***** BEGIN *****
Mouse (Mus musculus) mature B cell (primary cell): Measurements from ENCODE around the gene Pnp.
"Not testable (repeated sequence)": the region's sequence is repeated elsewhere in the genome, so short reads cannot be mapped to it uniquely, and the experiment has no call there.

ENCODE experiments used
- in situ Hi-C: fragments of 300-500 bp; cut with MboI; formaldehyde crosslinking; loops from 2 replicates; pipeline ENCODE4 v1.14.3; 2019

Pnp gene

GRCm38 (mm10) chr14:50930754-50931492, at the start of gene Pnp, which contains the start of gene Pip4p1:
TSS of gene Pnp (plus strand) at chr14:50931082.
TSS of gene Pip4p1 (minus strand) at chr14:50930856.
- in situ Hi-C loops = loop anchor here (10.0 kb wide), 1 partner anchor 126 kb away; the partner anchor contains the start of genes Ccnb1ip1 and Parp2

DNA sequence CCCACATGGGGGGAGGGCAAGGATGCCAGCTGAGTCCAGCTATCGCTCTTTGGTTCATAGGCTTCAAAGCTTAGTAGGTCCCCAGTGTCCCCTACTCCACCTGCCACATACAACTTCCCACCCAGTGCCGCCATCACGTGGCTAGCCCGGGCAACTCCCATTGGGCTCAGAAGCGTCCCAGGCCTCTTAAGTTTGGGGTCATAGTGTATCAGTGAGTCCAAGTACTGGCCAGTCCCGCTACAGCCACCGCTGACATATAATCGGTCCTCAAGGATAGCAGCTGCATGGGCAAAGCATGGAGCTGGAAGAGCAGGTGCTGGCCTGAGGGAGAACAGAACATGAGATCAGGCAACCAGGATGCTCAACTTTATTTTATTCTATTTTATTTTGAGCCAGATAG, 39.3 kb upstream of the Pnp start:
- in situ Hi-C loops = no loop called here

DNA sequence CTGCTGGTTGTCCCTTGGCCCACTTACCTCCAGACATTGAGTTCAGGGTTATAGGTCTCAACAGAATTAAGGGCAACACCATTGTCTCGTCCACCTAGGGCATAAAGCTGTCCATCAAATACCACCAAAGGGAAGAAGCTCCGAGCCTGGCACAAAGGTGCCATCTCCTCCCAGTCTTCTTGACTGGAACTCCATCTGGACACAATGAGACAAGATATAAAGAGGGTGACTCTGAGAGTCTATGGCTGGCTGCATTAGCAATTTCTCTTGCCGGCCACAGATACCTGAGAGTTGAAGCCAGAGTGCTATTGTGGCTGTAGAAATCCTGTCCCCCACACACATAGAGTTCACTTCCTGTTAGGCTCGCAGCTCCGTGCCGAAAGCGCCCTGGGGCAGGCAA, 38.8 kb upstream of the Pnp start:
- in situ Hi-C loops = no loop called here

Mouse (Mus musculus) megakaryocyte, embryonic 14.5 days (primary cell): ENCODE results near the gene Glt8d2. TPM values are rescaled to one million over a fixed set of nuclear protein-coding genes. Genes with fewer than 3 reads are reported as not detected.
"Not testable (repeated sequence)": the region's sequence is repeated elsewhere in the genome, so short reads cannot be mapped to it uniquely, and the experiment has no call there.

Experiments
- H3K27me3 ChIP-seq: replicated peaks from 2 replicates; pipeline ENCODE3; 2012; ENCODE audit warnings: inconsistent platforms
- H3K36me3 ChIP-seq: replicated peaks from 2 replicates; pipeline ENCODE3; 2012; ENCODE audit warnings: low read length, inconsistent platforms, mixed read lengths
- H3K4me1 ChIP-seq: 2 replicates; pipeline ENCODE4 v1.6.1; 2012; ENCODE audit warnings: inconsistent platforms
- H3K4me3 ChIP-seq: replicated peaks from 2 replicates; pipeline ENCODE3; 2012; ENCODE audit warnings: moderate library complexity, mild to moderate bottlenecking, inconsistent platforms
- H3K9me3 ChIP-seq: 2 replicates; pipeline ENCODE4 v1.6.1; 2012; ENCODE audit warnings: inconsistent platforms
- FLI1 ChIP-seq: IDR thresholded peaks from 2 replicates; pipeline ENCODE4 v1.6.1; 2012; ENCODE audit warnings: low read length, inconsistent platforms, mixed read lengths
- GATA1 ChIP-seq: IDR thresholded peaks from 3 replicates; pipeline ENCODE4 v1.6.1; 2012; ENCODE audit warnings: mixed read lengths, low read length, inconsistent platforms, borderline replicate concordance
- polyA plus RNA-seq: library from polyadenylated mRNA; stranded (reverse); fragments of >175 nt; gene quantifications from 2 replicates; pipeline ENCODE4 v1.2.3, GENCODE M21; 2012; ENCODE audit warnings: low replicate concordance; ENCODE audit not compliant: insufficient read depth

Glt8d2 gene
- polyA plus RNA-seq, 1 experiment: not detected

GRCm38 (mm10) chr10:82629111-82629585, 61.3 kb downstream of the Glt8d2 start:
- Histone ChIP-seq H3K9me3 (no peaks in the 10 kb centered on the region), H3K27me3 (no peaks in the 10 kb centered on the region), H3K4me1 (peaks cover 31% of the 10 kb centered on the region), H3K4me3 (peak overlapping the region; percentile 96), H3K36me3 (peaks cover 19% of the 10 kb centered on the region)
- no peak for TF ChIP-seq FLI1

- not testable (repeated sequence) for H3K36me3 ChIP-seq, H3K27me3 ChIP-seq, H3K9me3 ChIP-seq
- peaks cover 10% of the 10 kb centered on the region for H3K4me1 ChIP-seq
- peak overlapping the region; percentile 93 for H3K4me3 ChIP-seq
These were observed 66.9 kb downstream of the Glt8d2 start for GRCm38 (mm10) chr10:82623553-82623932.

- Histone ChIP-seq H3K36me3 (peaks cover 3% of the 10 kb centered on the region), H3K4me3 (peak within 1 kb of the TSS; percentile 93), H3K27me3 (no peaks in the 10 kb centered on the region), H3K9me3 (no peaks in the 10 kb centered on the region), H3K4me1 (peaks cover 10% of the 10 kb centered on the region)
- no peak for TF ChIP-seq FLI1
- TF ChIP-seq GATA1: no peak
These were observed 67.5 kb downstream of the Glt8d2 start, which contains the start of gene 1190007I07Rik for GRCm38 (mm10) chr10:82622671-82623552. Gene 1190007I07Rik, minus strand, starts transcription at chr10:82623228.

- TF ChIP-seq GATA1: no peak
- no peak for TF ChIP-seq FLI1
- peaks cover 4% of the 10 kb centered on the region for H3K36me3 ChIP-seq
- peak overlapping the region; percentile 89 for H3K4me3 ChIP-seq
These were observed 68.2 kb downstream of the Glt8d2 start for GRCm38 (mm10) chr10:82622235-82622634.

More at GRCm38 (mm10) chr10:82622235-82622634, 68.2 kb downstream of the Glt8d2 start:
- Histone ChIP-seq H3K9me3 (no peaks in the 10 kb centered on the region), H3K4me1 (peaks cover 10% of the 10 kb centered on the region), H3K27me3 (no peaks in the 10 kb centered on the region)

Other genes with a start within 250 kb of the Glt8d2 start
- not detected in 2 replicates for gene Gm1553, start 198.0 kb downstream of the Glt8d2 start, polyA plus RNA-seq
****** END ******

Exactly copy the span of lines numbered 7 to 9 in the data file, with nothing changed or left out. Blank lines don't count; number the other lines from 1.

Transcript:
TSS of gene Pnp (plus strand) at chr14:50931082.
TSS of gene Pip4p1 (minus strand) at chr14:50930856.
- in situ Hi-C loops = loop anchor here (10.0 kb wide), 1 partner anchor 126 kb away; the partner anchor contains the start of genes Ccnb1ip1 and Parp2